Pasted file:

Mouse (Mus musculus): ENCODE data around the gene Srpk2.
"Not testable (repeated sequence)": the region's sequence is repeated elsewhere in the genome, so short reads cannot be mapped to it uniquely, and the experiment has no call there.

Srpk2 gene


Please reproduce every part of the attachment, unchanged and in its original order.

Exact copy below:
Mouse (Mus musculus): ENCODE data around the gene Srpk2.
"Not testable (repeated sequence)": the region's sequence is repeated elsewhere in the genome, so short reads cannot be mapped to it uniquely, and the experiment has no call there.

Srpk2 gene